UHF RFID is of interest in the printing of electronics because the antennas are often printed with silver ink today, either by gravure, flexo or screen printing and the logic will be printed one day - all to save cost. It is one of the fastest growing types of RFID because it can sometimes give longer range, better multi-tag reading and so on but it is a long way from being the most popular RFID frequency by money spent and it is the only frequency at which the tag makers typically lose money. This is because they are pricing for high volumes which have yet to come.
At the IDTechEx conferences Printed Electronics in Asia 11-12 September and RFID Europe in Cambridge UK 18-19 September it was clear that attitudes to UHF RFID are changing. The East Asians were intrigued by the rush to UHF in the West and were keen to follow when their radio regulations permitted these frequencies at realistic power levels. That has now happened and UHF RFID is successfully used on such things as mail bags in China and airport baggage. There has been a honeymoon period when UHF was being tested for a very wide variety of applications in the East and was spoken of a solution for most challenges.
That period is now over, because some disappointments have restricted the vision to a narrower range of applications. The Japanese Government has been concerned that this frequency can interfere with heart pacemakers, so it now requires sites to display notices asking people with pacemakers to keep at least one meter from such tags. That has made one major store chain cancel a UHF trial. Another setback has been radio regulations sometimes permitting only narrow bandwidth, because this can cause a problem with readers interfering with each other and designers being unable to escape interference from other devices.
Major advance by Impinj
Impinj acknowledged the considerable problems with water and metal with conventional (ie "Far Field") UHF in its presentation but it has now fully proved an alternative, notably for item level tagging, where so called Near Field UHF is used with inductive coupling mimicking the way an HF tag works. Range is modest at no more than 50 centimeters but that is no problem for most item level tagging. The antenna has a simple single turn of printed metal, this being cheaper than the HF alternative which would typically need seven turns and a crossover.
The use of UHF is uncertain for the future. It will gradually be used on more and more airline baggage under the IATA standard with problems of water and metal reduced by faraday cages and tunnel readers. Following great success in the dry and relatively non-metallic environments of Selexys bookshops in the Netherlands and Marks and Spencer apparel stores in the UK, it may or may not succeed in the wet, metallic environment of pallets, cases and items in food retailing. Metro Germany and Wal-Mart USA certainly think they have cracked the problems at pallet and case level and they are fixed on UHF but many suppliers point to poor read rates.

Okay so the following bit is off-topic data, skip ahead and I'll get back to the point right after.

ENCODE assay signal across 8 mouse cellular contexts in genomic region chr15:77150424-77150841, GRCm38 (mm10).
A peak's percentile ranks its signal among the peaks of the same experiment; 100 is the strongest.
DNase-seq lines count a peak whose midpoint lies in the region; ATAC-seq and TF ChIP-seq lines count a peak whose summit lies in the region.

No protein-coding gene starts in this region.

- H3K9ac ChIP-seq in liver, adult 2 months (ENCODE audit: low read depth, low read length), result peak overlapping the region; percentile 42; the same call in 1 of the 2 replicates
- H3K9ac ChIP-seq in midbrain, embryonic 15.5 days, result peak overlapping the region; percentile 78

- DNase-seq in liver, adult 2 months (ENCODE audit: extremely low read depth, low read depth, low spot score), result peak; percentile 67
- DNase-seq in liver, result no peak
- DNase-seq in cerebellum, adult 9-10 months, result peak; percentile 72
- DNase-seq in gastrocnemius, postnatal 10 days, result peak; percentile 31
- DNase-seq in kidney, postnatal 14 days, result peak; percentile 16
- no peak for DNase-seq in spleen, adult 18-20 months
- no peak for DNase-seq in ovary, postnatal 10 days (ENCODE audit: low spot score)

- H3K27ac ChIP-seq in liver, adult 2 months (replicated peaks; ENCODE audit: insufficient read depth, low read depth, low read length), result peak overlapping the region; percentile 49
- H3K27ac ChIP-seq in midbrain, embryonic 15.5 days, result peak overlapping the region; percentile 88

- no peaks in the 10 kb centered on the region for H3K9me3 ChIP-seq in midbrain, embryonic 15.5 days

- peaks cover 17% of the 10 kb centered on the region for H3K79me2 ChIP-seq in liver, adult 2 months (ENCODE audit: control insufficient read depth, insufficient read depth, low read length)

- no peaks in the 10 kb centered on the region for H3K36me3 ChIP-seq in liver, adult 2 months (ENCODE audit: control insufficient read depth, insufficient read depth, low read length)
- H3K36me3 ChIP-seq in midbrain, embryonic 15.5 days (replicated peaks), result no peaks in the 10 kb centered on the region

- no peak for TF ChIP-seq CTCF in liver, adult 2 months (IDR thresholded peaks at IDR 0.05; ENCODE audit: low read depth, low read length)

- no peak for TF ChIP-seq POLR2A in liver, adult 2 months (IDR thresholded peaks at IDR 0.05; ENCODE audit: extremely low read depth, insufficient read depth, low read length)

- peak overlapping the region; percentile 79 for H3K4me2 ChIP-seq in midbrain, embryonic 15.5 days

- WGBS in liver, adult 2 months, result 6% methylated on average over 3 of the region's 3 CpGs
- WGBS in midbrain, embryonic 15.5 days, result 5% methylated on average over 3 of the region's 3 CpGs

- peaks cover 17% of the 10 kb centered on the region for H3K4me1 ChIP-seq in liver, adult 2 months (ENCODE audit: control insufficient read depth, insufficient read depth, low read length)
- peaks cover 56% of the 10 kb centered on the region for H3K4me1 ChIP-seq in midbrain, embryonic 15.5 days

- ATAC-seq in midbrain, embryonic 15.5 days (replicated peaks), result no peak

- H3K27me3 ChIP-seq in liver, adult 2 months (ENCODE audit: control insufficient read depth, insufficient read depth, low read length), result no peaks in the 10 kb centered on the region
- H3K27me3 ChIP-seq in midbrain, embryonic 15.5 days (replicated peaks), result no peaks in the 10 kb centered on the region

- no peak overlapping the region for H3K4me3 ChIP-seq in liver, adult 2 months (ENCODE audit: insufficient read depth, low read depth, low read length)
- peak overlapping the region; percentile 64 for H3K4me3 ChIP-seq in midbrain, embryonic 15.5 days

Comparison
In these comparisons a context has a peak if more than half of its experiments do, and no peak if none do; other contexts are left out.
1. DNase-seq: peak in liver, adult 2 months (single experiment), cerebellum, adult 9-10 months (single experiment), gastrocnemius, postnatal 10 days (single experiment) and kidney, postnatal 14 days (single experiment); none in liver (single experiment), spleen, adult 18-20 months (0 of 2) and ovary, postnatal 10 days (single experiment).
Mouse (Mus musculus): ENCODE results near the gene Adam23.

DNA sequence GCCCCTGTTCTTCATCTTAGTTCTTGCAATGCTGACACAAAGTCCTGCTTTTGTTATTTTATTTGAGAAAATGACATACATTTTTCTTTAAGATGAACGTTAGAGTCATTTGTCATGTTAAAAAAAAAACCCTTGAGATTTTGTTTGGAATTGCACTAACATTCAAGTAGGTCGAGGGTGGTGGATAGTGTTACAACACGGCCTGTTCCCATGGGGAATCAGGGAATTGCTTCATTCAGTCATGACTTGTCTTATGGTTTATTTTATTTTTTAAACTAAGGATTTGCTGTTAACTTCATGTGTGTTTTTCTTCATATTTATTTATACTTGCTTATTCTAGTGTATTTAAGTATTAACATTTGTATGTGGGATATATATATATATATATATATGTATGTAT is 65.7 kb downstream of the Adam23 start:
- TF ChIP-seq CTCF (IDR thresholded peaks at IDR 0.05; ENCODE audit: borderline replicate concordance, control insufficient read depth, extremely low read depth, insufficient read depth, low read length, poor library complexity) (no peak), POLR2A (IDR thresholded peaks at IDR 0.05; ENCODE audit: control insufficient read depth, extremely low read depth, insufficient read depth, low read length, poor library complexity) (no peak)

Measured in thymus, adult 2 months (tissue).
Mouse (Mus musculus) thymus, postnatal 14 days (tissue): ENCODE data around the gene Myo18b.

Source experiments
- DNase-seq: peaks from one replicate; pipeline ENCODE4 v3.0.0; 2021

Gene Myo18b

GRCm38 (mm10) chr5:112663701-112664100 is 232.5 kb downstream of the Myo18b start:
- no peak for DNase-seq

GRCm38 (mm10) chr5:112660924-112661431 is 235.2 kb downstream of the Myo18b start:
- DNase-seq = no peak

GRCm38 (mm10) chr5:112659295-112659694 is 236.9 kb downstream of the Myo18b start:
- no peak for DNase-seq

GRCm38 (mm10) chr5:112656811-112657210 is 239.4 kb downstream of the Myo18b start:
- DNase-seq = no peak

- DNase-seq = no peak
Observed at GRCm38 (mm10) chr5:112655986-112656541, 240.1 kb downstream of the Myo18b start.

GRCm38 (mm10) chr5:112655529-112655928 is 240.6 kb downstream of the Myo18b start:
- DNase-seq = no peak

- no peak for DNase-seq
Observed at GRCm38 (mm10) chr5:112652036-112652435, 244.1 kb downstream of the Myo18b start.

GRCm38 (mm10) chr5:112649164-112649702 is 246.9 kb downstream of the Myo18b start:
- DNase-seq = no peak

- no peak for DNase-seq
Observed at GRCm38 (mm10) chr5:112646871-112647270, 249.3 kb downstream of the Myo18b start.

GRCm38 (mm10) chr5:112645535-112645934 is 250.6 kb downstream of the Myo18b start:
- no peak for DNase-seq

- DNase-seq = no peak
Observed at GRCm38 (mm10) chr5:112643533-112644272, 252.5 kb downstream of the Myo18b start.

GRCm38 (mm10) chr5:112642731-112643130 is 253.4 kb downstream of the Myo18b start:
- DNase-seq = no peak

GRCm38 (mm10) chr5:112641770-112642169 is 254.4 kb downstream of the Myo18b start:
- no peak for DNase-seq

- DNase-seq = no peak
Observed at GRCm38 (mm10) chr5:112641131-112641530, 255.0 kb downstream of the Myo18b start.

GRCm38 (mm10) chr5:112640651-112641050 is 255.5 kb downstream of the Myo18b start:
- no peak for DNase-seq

Two views in healthcare
Hospitals are jumpy about potential interference with life support equipment and some healthcare professionals fear heating and thus damaging drugs when the tag is on the bottle. However, Purdue Pharma has scaled up its UHF tagging of drugs for anti-counterfeiting purposes.
Cost comparisons questionable
IDTechEx does not believe that a lower cost for Near Field UHF vs HF for item level tagging systems has yet been proven. The saving in the printed antenna may be offset by the fact that UHF may never be one bandwidth, frequency, signalling protocol or power level under radio regulations across the world and workrounds cost money, whereas HF is a simpler, well proven prospect. Near Field readers need a different antenna from Far Field but the electronics can be the same.
The global standard for RFID enabled mobile phones is at HF, as with library books, cards, tickets, passports and so on. However, East Asian mobile phone companies have been trialling UHF for RFID enabled phones currently used at HF by 40 million Japanese to access transport and to buy things. The reason is that, as phones get smaller, it is increasingly difficult to get enough range with HF. One Western phone maker is starting to think along similar lines. Presumably they do not expect people to be required to keep one meter away from their phones! Will that be Near Field (range restricted) or Far Field (problems with water, metal, curved glass focussing the beam, fears for human health)? The situation remains fluid.
If you were unable to attend these events you can purchase the audio and presentations for Printed Electronics Asia from firstname.lastname@example.org or online for RFID Europe.